As Mother’s Day comes around the bend, many of us harken back to the days of flowers and candy on Mother’s Day, festivities which resemble a sort of Valentine’s Day of the Mother.
Going out to brunch or dinner with one’s mother, buying her roses or chocolates or both, giving her a card, a hug and a kiss, and thanking her for all she’s done, been and will be for you -- these are the symbols and springtime rituals we have grown up with.
Whether we realize it or not, Mother’s Day was actually an English and Irish tradition called “Mothering Day,” during which families could break their fast from Lent and celebrate with a large meal, honoring mother as the guest of honor.
Julia Ward Howe, the woman who wrote “The Battle Hymn of the Republic” proclaimed Mother’s Day in 1870.
Originally this proclamation was made in direct response to the horrors of the Civil War. Howe felt that it was up to the mothers of the United States to call for peace and carry the weight of humanitarian values on their shoulders.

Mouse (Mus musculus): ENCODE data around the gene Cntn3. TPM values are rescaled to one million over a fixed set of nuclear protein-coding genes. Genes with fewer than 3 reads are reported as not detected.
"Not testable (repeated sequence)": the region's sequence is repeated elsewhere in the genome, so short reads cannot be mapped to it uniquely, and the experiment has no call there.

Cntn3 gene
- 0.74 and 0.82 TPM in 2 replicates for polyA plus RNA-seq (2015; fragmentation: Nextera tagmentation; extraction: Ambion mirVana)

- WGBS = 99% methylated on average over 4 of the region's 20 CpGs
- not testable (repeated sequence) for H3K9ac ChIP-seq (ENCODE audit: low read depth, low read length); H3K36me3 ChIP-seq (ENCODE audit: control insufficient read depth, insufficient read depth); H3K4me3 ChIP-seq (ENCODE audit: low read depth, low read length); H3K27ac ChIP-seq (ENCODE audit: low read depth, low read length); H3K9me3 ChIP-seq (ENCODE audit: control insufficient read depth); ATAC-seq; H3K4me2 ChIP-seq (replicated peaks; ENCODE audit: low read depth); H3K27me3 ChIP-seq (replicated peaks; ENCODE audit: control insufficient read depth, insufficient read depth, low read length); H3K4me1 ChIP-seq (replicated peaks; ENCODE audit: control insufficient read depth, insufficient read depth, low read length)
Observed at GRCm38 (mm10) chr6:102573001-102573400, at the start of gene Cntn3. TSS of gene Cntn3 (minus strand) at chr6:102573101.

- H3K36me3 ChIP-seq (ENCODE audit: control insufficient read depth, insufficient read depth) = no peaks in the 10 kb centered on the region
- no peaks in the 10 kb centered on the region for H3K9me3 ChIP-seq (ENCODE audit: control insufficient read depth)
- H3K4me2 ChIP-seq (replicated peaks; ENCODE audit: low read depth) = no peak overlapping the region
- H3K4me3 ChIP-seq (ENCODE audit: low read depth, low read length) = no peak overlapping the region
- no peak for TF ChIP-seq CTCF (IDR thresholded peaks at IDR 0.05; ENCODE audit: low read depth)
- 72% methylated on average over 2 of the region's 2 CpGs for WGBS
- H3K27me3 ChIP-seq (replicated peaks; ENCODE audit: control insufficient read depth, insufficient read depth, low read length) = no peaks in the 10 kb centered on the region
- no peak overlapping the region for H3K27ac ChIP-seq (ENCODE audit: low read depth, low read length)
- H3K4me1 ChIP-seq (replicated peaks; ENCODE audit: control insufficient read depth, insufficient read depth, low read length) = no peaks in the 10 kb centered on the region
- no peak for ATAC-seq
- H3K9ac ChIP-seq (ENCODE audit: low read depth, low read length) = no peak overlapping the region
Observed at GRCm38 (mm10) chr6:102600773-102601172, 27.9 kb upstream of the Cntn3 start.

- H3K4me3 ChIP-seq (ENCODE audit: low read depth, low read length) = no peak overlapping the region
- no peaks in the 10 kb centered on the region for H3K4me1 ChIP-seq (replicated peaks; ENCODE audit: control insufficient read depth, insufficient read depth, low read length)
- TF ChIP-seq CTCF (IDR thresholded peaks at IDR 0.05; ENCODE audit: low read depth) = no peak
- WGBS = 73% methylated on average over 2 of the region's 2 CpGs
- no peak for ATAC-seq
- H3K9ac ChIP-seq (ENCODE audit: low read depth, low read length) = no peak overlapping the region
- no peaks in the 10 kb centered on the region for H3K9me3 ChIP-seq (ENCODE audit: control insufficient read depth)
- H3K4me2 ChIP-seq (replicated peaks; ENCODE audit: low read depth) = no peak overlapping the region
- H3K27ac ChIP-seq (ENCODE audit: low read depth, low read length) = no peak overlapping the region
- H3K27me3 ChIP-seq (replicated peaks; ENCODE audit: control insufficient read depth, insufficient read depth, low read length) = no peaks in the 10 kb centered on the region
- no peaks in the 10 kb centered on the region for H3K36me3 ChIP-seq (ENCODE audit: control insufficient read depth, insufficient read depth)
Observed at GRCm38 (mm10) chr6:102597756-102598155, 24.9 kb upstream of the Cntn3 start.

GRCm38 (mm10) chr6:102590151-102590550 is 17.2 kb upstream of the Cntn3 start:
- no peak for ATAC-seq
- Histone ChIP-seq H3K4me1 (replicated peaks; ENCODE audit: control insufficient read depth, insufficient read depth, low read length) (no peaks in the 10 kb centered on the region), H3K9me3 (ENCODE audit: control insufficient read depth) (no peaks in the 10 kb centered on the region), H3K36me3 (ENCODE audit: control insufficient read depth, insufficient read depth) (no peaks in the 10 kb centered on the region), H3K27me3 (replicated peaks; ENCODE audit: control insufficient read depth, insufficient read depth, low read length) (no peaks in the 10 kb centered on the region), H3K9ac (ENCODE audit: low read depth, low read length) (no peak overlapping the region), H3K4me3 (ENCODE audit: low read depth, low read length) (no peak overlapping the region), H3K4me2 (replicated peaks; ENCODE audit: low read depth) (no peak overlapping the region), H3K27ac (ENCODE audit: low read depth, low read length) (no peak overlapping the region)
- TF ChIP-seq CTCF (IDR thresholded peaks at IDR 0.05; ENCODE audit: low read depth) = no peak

For more about her incredible bravery and her stand for mothers and peace, follow this link:
Actually, the tradition of honoring mothers dates back well before Howe or the Irish or English traditions. Isis was the first female deity to be worshiped and echoes of her reign have resounded throughout the ages.
So the question beckons, with all of this technology we now have available at the flick of our fingertips, do we celebrate Mother’s Day for real or not? Do we send an e-card, for example, or a real one?
If we’re not able to be with our mothers due to distance, travel, finances or hundreds of other reasons, do we Skype, text or call on the telephone?
The other day I saw an ad for an app that actually allows you to send a “bouquet” of flowers to your mother from your iPhone. This, of course, is a virtual bouquet. And I ask, “Is that okay?”